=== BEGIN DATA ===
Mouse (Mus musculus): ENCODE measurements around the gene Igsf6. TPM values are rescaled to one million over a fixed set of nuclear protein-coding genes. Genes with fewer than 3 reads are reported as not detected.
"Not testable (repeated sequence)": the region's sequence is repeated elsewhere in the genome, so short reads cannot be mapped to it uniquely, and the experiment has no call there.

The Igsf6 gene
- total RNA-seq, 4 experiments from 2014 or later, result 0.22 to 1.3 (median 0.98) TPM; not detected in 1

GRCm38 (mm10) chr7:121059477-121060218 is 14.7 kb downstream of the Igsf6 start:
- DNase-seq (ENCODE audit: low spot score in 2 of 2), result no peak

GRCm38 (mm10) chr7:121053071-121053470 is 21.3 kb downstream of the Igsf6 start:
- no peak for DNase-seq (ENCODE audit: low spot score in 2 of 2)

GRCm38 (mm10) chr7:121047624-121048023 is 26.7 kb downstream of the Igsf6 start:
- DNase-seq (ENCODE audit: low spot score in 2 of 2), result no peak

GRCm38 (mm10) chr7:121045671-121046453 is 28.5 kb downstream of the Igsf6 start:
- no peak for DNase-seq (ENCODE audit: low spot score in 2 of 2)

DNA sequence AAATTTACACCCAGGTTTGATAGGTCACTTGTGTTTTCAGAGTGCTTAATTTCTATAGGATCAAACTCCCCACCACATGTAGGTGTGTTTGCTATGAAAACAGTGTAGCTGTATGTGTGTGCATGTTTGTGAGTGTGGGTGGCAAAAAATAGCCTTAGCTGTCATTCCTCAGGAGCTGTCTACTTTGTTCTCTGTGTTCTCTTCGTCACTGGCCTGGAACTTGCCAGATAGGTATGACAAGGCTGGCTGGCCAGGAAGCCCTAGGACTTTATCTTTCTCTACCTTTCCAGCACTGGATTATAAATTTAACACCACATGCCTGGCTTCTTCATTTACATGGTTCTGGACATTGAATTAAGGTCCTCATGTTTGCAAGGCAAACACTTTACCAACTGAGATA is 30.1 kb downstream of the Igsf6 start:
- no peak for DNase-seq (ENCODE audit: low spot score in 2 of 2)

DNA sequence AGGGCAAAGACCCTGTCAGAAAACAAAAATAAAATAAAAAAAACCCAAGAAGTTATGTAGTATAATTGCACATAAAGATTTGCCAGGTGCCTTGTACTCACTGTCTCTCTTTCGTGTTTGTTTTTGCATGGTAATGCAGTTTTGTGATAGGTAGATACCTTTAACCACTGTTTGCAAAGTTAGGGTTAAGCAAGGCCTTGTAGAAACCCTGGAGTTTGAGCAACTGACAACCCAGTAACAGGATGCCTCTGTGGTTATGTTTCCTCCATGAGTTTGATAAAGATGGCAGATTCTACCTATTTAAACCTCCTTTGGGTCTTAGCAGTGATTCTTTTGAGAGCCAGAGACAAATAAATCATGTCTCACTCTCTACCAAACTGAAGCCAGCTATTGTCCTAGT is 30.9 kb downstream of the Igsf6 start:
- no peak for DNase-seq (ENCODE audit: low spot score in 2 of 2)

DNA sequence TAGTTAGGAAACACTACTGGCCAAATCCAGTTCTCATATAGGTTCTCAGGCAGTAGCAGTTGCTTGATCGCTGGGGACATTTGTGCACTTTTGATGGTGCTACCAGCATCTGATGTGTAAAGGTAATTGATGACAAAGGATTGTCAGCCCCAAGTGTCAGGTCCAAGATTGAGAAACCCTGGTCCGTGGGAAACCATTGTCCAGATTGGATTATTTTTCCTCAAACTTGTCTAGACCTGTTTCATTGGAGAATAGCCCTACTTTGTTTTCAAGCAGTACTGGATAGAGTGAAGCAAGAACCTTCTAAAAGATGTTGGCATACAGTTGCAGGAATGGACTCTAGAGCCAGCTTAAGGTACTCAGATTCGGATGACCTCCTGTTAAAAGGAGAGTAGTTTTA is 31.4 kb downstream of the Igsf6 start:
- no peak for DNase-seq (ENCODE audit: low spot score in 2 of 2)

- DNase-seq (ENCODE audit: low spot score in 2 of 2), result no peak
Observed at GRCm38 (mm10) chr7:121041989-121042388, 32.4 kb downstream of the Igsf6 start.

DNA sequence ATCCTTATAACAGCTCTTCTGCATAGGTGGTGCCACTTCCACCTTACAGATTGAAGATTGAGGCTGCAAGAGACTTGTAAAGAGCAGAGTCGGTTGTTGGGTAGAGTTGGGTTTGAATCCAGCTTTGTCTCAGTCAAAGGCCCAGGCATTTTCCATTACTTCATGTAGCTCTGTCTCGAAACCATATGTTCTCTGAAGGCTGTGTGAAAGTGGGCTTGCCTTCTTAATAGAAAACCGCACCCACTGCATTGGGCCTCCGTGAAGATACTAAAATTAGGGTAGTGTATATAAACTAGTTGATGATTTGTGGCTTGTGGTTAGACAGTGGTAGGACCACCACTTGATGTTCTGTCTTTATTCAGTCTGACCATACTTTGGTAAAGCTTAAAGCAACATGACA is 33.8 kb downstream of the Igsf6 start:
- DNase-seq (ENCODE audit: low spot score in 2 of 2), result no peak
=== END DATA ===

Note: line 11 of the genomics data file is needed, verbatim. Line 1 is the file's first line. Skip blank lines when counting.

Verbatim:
GRCm38 (mm10) chr7:121045671-121046453 is 28.5 kb downstream of the Igsf6 start: